After hearing out the attorneys’ arguments, Williams allowed members of King’s family to read statements to the court. Debbie Webb, King’s aunt, described her nephew as a “comical, fun-loving child” and lamented the impact of graphic courtroom testimony on King’s mother.
“The last moments she has to cherish with him are pictures of him lying lifeless and the video, knowing that something was about to happen to him,” said Webb, referring to autopsy photos and security camera footage which showed King with Mattis and Griffin moments before he was gunned down. King’s stepfather, Dewayne Stokes, recounted the awful realization that his stepson was dead and the prospect of telling his 9-year old half-sister that he had been murdered.
“The people who took his life made this a lose-lose situation,” said Stokes. “Hopefully … they will look back on this senseless act with regret,” said Stokes as Mattis and Griffin looked on impassively. “Unfortunately, C.J. will not be able to experience this.”
Arguing for a sentence that would offer his client some hope of returning to society, Winslow told Williams that “it’s easy to throw away the key” and asked for a sentence that “gives him an opportunity, one day, to prove to society, prove to a parole board and prove to the victim’s family that he has rehabilitated himself.”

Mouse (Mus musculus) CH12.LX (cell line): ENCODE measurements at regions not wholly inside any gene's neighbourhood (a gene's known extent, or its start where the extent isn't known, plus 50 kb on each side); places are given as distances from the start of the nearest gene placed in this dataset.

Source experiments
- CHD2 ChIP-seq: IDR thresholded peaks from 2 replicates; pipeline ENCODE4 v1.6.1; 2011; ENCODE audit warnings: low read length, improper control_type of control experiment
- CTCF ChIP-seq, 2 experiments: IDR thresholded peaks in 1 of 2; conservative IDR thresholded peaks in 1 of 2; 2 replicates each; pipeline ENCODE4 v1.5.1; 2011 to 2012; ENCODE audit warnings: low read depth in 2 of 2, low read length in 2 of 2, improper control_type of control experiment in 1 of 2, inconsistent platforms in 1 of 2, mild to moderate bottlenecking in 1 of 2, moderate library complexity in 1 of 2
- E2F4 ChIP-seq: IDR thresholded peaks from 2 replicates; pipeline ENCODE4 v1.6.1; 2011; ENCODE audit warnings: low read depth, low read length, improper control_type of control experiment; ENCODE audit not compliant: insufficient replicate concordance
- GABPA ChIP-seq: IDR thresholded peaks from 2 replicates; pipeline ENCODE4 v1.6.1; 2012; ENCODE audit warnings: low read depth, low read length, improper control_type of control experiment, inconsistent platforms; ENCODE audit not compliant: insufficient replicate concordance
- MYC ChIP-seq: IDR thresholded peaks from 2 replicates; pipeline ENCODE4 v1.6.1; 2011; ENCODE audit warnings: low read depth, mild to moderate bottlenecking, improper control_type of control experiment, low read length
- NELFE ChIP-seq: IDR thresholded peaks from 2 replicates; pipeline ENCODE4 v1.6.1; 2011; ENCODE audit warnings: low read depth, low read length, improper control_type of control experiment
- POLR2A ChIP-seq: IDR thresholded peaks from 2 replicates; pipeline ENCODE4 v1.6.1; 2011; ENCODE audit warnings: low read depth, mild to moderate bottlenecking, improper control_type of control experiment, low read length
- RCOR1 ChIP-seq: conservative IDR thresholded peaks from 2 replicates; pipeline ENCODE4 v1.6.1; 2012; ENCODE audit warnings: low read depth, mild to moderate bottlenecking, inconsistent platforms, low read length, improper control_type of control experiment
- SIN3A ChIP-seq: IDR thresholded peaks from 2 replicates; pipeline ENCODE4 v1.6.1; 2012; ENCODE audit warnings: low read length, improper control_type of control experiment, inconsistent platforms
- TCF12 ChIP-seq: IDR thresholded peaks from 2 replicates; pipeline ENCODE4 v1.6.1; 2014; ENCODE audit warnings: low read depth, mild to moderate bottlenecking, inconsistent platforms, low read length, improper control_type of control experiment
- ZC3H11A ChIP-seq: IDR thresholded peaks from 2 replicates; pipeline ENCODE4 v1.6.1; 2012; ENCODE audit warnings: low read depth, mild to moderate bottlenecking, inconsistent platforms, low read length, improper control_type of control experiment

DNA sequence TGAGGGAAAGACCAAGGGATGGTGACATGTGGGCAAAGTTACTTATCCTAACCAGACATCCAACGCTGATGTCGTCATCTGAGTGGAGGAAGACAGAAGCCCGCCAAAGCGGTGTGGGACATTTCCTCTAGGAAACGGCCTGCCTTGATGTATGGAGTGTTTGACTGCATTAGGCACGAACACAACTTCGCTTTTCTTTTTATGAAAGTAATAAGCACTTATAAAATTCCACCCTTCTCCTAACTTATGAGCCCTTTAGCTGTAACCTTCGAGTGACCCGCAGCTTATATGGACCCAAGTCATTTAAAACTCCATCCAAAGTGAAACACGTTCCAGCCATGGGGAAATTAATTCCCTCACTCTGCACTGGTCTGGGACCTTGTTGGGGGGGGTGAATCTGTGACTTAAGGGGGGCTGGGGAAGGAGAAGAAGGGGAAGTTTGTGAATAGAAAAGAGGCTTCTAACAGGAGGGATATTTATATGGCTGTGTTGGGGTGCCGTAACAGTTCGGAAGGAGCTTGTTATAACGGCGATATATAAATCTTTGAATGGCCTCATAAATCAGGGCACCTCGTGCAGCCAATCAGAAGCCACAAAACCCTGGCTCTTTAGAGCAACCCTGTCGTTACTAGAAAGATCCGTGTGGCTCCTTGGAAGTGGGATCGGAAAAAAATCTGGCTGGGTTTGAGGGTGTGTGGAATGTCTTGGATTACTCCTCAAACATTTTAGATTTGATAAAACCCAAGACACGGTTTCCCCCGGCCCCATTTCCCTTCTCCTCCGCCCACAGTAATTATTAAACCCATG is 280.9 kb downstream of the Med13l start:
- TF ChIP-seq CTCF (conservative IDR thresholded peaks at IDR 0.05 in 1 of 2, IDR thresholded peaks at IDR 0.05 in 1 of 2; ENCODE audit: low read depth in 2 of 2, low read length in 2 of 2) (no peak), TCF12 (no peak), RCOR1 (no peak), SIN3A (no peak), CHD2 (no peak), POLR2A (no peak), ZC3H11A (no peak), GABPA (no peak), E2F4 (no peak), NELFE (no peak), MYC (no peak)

Cobb, arguing on behalf of Griffin, said that it was unfair that his client, who was accused of giving Mattis the gun used to kill King and directing the getaway and disposal of the murder weapon, should face life in prison while other members of the conspiracy who made deals with the prosecution in exchange for their testimony were let off the hook.
“It just seems that there is a wide differential between what some of the co-conspirators are facing and what my client is facing.”
Not sorry in the least
Given an opportunity to address the court, both defendants denied their guilt and blamed an overzealous prosecution and a biased legal system for their convictions.
“[Carnright] don’t care about this man, King Jr.,” said Mattis. “He just want a win here.”
Griffin, meanwhile, noted that he had been convicted largely on the word of two co-conspirators, alleged gang associated Amanda “Blazer Bitch” Miller and Dametria “Meaty” Kelley who made deals with the prosecution. Griffin also suggested that Carnright, who is up for re-election this year, wanted a high-profile conviction.
“He chose to take me and let the girls go, because he thought I was a further threat,” Griffin said. “I feel like I was railroaded and bamboozled, especially with these political things coming up.”